The Sound of No Hands Clapping: A Flyer that Won’t Go Away for the Show that Never Happened

photo inside former Quiet Storm coffee shop, Pittsburgh
Interior of the old Quiet Storm, after the stage had been removed, c. 2011 [photo: The Chubby Vegan]

We’ve all pondered the sound of one hand clapping, but what is the sound of no hands clapping?

In the late 1990s, a former “nuisance bar” on Penn Avenue called The Quiet Storm was shut down after the nuisance of having a man knifed to death on premises. In its place, a coffee shop/vegetarian restaurant/leftie command center opened. The new owners painted the walls a patchwork of bright colors, refloored the space with a random splattering of leftover acrylic tiles, added fresh flowers to the tables, displayed them in thrift shop vases–but they kept the old name.

By the early-aughts, The Quiet Storm had added a small stage, a minimal PA system, and quickly became an ideal performance venue for Pittsburgh’s local musicians. The back half of the big room could comfortably host a hundred audience members and with no liquor license, the venue’s BYOB policy made for easy, fun, cheap nights out.

So it was with some pleasant surprise that my band at the time, The Hope-Harveys, were offered a prime Friday night spot, just a couple weeks away. We (and The Cuff, the other band on the bill) did our due diligence at getting the word out, flyering throughout the city, inviting friends. This was going to be a good night.

Rock video for “Antarctica, I’m Yours” by The Hope-Harveys, c. 2004. Video produced by David Craig, starring The Failed Mime and band.

The anecdotal responses started to follow a pattern: “Oh, man, I’d be there, but I’m going to that Johnsons show.” The Johnsons Big Band were something of a local phenomenon at the time and their record release show–with its scene-de facto mandatory attendance policy and near guarantee for onstage anarchic drama–was booked for the same evening in a small theater across town. [Your author was a big fan and likely would have been there himself, but for.]

We arrived, we set up, we kibbutzed with The Cuff. But that was it. No one. No friends, no local music gadabouts, no spouses and no girl/boyfriends of band members. Not a single audience member–paying or otherwise. The Cuff had a pregnant bass player at the time who wasn’t feeling great and had decided to see if anyone rolled in late before committing to performance. Our band had no such prerequisite.

Moments before taking the stage, the sound woman had just one request. “You guys know how to run this stuff, right?” she said, gesturing to the sound board behind the coffee bar, “I’m going to try to catch that Johnsons show.”

Postscript: Johnsons Big Band, The Cuff, Hope-Harveys, and the much-beloved, but not sustainable venue are all gone. But fifteen years later, if you’re on Morewood Ave., on the block between Centre and Baum, you can still see a flyer–sun-bleached and half torn off though it is–advertising The Hope-Ha… and Cu…

torn and sun-bleached flyer for rock-and-roll show on steel pole
The flyer that won’t die for the gig that didn’t happen, Morewood Ave. Advertisement for The Hope-Harveys and The Cuff at The Quiet Storm, c. 2004, still partially visible in 2021.

Editor’s note: This piece was originally submitted to a literary magazine seeking first-person stories from musicians about memorable experiences occurring while on stage. Never having even heard back from the journal, I’m using it here, dammit. Rock on.

Will View for Work: Reviewing The Lo-Fi Life of Weird Paul

musician Weird Paul performing in front of an American flag, Pittsburgh, PA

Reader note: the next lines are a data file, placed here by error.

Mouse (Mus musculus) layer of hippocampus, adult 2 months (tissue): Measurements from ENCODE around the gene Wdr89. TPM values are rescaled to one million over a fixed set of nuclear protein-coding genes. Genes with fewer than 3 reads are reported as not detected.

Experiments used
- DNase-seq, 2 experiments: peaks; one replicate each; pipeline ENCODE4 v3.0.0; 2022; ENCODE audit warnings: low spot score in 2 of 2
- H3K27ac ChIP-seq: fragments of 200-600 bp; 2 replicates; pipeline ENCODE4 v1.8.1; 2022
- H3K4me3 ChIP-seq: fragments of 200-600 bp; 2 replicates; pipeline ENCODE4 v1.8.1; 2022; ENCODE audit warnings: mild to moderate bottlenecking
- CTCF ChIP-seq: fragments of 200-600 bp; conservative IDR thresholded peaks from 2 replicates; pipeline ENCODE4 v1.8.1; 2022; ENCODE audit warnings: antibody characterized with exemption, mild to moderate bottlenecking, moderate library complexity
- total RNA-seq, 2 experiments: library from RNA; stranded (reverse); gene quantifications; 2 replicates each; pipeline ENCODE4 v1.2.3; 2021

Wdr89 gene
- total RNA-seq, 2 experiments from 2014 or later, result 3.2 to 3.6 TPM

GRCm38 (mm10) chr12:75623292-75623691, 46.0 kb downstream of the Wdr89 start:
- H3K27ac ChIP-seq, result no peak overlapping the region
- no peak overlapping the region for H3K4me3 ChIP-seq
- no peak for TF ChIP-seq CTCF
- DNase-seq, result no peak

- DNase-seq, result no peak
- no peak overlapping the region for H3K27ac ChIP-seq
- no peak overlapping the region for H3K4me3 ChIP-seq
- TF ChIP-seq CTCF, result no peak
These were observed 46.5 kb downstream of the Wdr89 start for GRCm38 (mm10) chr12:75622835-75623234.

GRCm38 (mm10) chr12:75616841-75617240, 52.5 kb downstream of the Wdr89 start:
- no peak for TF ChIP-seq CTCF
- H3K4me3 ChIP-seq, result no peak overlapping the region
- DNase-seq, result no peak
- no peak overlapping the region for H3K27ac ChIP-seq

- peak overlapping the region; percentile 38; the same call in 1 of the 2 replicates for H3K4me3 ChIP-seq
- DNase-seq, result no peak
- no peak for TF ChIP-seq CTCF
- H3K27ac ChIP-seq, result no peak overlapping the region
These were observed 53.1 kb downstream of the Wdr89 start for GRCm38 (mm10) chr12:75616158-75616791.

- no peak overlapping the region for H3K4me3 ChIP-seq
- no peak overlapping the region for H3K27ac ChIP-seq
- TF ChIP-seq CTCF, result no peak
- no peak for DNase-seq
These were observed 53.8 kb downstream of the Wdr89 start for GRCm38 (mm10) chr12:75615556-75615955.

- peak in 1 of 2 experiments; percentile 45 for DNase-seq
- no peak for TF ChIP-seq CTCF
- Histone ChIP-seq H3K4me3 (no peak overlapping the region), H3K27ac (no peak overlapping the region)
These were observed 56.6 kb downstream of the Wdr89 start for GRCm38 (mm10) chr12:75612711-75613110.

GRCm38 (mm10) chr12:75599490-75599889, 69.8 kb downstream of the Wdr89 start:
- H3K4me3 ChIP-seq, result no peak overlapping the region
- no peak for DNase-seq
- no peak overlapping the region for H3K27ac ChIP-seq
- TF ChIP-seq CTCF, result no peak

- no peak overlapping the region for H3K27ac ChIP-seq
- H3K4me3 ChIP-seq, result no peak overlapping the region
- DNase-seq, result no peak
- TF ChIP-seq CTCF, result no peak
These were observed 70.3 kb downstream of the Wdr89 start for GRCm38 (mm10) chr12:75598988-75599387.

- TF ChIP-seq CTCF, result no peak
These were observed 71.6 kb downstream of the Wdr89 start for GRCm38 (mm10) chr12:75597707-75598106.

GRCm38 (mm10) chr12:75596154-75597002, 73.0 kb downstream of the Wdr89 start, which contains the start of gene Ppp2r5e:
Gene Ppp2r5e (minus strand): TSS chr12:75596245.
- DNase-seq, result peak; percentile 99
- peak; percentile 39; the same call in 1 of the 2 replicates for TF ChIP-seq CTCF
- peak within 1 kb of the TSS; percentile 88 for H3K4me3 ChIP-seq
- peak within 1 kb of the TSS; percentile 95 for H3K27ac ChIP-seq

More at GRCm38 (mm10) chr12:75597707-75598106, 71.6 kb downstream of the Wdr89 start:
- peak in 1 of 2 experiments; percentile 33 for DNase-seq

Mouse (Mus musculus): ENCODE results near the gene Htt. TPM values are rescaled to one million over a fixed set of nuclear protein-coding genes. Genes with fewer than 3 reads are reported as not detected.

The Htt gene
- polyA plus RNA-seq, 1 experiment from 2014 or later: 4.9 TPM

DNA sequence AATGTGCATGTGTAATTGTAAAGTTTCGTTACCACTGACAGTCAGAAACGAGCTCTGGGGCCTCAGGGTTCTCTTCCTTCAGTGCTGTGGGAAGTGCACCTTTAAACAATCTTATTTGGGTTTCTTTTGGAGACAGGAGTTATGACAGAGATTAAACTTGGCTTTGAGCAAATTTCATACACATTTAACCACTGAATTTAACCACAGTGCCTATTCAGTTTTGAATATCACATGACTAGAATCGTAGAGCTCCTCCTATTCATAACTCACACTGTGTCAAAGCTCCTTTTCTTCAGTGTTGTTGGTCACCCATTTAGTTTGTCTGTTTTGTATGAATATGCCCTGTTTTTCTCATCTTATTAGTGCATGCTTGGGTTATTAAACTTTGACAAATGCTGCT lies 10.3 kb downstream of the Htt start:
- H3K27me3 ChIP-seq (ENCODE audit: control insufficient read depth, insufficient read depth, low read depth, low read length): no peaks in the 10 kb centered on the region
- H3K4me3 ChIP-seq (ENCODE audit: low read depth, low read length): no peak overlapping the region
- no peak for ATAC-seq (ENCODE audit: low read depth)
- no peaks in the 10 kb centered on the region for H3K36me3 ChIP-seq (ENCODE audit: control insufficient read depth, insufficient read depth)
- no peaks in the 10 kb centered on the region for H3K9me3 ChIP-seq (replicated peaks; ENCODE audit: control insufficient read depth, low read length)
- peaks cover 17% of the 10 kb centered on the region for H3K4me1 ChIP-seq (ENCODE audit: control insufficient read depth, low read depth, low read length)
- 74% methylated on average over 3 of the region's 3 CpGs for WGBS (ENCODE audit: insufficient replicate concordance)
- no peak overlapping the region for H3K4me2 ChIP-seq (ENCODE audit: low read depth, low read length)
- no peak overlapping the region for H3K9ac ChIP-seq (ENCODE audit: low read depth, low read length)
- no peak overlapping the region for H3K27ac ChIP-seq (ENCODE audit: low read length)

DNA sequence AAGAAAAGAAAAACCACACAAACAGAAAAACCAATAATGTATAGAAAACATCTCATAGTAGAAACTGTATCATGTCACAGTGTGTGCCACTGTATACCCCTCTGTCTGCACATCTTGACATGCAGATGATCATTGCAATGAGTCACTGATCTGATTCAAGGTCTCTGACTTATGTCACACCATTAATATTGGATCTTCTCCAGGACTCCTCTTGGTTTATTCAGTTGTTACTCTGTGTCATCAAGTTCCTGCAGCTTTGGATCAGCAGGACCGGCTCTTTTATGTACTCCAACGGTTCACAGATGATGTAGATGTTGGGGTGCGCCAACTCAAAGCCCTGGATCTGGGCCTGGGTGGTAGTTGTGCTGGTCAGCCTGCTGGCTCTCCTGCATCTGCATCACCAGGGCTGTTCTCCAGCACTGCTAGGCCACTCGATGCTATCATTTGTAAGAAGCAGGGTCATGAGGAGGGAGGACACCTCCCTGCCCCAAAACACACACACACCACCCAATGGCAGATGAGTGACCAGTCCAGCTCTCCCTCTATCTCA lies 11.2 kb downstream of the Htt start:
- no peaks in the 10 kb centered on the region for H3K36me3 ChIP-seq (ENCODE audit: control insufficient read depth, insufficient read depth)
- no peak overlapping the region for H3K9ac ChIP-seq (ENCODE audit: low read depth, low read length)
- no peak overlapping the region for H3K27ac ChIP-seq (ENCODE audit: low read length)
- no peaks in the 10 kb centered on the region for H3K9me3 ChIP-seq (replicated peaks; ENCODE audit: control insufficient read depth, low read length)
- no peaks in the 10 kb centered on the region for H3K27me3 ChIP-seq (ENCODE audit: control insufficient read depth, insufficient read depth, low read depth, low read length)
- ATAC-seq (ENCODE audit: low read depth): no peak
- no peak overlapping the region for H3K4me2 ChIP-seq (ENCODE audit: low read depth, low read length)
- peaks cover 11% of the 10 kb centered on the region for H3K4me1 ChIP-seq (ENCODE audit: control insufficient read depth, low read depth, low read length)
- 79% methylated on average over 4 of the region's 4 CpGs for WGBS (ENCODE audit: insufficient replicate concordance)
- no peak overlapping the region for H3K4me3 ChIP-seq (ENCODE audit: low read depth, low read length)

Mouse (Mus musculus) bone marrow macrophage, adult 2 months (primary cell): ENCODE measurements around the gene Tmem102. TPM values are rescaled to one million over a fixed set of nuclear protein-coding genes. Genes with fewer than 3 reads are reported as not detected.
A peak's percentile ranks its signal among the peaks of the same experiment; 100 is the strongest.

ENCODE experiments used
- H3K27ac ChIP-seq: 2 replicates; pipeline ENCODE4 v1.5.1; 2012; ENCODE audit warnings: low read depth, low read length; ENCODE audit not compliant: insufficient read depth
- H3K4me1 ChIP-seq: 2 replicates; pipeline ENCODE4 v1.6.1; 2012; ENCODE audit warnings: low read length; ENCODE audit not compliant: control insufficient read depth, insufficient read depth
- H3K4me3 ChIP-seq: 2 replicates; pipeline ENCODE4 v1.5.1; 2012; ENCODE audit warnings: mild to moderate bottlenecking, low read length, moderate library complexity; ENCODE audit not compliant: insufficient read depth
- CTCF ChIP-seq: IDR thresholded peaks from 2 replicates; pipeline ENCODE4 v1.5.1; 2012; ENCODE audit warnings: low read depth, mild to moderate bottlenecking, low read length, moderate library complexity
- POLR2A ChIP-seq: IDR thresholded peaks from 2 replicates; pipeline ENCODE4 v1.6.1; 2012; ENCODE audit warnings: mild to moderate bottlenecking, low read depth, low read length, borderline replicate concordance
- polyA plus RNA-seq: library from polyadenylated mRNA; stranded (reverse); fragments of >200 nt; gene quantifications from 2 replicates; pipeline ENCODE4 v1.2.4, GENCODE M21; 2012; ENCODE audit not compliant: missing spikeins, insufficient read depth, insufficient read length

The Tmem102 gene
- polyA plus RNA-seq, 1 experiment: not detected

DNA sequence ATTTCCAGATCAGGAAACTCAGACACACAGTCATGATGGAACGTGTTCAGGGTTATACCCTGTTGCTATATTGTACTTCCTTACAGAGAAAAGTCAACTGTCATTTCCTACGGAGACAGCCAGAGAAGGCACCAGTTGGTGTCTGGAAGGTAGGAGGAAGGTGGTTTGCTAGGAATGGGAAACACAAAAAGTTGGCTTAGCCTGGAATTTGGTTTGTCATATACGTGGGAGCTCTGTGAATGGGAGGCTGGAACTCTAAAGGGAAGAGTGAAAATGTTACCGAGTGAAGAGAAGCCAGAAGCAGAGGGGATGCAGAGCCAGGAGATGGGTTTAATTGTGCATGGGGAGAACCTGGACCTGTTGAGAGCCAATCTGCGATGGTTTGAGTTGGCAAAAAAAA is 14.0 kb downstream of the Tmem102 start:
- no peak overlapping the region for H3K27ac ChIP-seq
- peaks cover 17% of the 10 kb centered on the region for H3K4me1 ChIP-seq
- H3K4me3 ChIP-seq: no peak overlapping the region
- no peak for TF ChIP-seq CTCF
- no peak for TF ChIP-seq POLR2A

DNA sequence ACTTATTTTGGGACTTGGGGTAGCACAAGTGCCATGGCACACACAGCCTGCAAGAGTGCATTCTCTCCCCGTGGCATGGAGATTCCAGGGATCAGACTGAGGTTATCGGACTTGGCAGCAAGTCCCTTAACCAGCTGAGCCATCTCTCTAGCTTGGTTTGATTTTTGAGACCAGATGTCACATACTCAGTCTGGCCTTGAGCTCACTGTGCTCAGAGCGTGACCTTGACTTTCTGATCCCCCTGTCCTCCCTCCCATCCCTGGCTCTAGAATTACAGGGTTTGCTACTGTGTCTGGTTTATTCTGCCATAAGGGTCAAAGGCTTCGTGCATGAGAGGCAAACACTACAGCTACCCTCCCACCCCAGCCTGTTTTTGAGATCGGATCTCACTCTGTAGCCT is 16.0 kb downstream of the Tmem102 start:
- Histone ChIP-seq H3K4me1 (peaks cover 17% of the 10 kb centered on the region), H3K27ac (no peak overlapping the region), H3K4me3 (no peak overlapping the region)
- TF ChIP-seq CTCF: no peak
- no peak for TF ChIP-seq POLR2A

A real American hero: Weird Paul performing live at the North Side Elks, 2017

We of a certain age are either condemned or privileged (take your pick) to live out our days with one foot each in the entirely separate worlds of pre- and post-Internet existence. Digital immigrants, for sure, but arriving on the beaches young enough to speak the native tongue with only a slight accent.

“Weird” Paul Petroskey, a Pittsburgh multi-media institution for three decades and counting, both anticipated present-day, social media me-TV and manages to reach back into the halcyon low-tech ’80s and ’90s in his current work. Paul is old enough to have begun recording on cassette tape and VHS video, but now obsesses over his YouTube subscriber count and FaceBook reactions.

The themes of a relentless, driven creator, desperate to make a living from an unconventional lifestyle and build a future from an awkward, videotaped past, are explored in the excellent new documentary Will Work for Views: The Lo-Fi Life of Weird Paul. The film debuts with a world premier this Saturday at Harris Theater.

video still of teenage Weird Paul from the 1980s

The “Original Vlogger”, a teenage Weird Paul on video, sometime in the 1980s [photo: Weird Paul]

Way before YouTube, FaceBook, or Instagram, teenage Paul Petroskey was recording his life and arranging music videos and sketches along with an extremely cooperative cast and crew of parents and young siblings. The crudely-shot VHS bits had a limited audience in 1980s suburban Pittsburgh, but have since been given new life on the Internet.

Today, Will Work for Views argues, these hours of videotape form a sort-of Dead Sea Scrolls for the Media Age, linking the ancient with the modern in an audio-visual archive that predicts YouTube-style “vlogging,” tributes, parodies, and “unboxing” videos. The film may suffer from one too many talking heads restating some version of “this guy was doing this stuff before anyone else,” but it’s an important point.

video still of Weird Paul dressed as a doctor with inflatable skeleton as patient

Still from Weird Paul’s “This Guy’s Got a Bone Disease” music video, 2013

Weird Paul’s teenage to middle age audio-visual continuum forms the backbone of the documentary’s dual narratives. In one, we ride along with Petroskey’s life commitment to a certain kind of low-rent/high-reward entertainment through quick-cut video bits past and present. Paul was a cute, precocious kid with a lot of goofy ideas and an inexhaustible ambition to execute on them. The adult version is still mining the same deep vein, but now it’s intertwined with nostalgia and a mortgage payment.